AUSTRALIA’S export credit agency EFIC has identified some startling highlights in its March World Risk Developments newsletter.
According to EFIC: Eastern Europe is looking crisis prone; the Japanese economy has had its largest single quarter contraction since the 1974 oil shock; and two scenarios for the world economy are in contention – one suggesting a two-year climb-back to trend growth; the other, a more prolonged slog as households and financial service firms de-gear.
EFIC chief economist Roger Donnelly, says the most vulnerable countries in Eastern Europe and the former Soviet Union – including the Baltic states, Bulgaria, Romania, and the Ukraine – look distinctly crisis-prone.
“Growth in Eastern Europe and Russia turned around from a 5 per cent annualised rate in Q3 2008 to around -8 per cent in Q4. It looks quite possible that all Eastern European countries will experience full-year contractions in 2009,” he says.
The slump in the west is undermining Eastern European exports, while Western European banks’ waning enthusiasm for refinancing foreign currency loans is triggering sharp currency depreciations.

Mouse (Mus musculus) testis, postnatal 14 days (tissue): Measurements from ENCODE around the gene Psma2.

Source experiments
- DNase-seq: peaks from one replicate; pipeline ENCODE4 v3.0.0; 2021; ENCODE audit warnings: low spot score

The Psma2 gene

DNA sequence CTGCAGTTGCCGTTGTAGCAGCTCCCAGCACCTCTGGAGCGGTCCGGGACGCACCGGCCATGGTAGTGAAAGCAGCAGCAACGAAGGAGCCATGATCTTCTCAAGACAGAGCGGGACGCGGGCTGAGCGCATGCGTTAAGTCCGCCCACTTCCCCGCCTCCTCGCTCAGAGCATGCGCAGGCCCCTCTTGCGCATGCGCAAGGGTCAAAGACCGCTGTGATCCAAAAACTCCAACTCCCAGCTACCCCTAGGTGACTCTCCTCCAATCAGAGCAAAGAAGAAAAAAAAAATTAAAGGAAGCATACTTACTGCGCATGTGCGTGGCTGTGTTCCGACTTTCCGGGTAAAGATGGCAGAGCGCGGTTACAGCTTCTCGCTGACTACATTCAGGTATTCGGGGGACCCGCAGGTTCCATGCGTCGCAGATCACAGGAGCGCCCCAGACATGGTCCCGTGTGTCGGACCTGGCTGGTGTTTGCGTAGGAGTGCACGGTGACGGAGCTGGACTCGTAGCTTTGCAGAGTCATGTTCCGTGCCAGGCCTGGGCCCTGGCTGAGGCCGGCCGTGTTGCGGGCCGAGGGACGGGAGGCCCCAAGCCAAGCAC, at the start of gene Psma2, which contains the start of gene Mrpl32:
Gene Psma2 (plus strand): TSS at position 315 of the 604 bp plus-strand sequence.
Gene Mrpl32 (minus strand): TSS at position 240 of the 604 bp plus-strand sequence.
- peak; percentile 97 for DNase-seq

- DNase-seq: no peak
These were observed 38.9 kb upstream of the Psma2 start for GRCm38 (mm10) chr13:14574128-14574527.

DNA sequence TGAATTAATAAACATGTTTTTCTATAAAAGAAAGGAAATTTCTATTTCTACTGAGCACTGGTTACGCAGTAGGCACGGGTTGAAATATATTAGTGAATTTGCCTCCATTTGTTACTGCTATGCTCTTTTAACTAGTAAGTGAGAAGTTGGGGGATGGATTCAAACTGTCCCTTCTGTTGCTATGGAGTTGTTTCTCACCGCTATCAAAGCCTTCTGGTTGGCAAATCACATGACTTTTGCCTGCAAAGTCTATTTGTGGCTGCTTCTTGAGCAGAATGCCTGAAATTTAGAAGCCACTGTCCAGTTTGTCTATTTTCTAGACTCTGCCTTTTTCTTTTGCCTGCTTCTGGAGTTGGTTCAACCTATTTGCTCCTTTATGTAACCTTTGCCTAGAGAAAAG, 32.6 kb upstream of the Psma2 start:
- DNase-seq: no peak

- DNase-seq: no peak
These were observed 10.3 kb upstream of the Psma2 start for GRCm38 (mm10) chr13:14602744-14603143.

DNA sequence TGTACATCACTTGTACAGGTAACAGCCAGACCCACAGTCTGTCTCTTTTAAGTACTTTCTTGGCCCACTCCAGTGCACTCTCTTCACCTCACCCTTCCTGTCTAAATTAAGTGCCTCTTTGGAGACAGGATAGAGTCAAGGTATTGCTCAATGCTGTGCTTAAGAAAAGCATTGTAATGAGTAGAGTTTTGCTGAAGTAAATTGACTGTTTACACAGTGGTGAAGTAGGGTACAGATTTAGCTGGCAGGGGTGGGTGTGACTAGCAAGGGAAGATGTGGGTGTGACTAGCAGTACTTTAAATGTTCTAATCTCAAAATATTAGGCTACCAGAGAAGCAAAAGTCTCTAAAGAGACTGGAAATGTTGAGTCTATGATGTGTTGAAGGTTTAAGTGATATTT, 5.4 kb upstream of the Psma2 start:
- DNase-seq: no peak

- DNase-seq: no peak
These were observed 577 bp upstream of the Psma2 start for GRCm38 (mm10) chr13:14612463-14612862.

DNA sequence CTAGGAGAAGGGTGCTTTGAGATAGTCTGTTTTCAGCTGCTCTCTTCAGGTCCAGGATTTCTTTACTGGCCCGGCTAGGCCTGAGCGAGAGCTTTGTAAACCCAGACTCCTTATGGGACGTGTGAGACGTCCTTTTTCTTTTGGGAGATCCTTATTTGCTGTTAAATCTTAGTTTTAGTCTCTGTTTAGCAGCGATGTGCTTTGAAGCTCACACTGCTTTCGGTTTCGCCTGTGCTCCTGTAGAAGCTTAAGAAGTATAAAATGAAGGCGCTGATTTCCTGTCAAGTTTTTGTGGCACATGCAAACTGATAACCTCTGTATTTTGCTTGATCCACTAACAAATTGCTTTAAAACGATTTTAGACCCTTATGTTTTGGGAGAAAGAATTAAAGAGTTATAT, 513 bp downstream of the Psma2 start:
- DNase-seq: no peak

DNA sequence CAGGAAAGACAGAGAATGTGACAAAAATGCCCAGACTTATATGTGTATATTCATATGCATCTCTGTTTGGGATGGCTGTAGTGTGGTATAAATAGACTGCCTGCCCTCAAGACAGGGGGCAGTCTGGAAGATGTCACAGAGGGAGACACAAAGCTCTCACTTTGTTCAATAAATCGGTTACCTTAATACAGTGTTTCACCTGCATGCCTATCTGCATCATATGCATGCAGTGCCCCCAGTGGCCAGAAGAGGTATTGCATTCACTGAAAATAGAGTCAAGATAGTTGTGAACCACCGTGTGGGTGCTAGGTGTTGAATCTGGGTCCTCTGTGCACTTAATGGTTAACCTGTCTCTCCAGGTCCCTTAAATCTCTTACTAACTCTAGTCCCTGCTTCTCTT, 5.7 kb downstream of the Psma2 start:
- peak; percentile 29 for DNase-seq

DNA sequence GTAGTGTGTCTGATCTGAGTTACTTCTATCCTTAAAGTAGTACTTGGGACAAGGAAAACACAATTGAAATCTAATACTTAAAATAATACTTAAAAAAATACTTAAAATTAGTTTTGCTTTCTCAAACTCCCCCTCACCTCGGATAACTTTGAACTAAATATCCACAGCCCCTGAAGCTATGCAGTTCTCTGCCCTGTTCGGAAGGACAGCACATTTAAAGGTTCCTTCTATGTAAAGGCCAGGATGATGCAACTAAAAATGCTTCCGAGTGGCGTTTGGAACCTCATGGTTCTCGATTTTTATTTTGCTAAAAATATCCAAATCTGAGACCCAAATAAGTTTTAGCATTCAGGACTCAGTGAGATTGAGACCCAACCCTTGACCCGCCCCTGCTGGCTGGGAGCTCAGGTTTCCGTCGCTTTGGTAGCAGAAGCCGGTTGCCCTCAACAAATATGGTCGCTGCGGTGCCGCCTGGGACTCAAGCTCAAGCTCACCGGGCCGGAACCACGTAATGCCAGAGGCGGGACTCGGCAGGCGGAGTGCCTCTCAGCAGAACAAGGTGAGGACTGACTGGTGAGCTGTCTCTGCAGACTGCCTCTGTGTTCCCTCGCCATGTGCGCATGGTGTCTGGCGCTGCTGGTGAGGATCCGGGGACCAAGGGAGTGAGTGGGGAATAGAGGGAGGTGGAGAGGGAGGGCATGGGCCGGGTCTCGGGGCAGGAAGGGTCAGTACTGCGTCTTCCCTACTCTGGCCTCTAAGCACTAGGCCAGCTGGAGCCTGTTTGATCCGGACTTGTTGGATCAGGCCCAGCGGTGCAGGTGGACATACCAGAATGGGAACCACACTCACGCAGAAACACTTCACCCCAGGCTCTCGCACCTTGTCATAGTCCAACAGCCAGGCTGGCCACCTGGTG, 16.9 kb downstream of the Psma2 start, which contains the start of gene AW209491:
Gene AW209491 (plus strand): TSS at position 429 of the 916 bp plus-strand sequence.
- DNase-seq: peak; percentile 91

In the other direction, the exposure of Western European banks to the troubled east is intensifying the credit crunch in the west.
“There are concerns that some Western European banks will withdraw support from their Eastern European subsidiaries, further weakening Eastern European currencies and banking systems, thereby causing additional ricochet effects,” says Donnelly.
Recent data also points to sharp contractions in trade, industrial production and GDP in Q4 2008, even in East Asia, which was supposed to be able to defy the international downturn.
“Pre-collapse, it made sense to speak of ‘decoupling’, with emerging economies outgrowing by a considerable margin advanced ones. But in Q4 2008, advanced and emerging economies alike seem to have contracted. ‘Recoupling’ and ‘synchronicity’ have become the new watchwords,” says Donnelly.
Among advanced economies, the largest contractions in Q4 occurred in Singapore, which dropped at a 17 per cent annualised pace, the biggest in its history, and Japan at a 13 per cent rate. For Japan, this is the fastest pace since the recession of 1974, which was triggered by the first OPEC oil shock.
“The Japanese slump represents a big drag on world economic activity, because Japan, as the world’s second largest economy, constitutes 8 per cent of world GDP,” says Donnelly.
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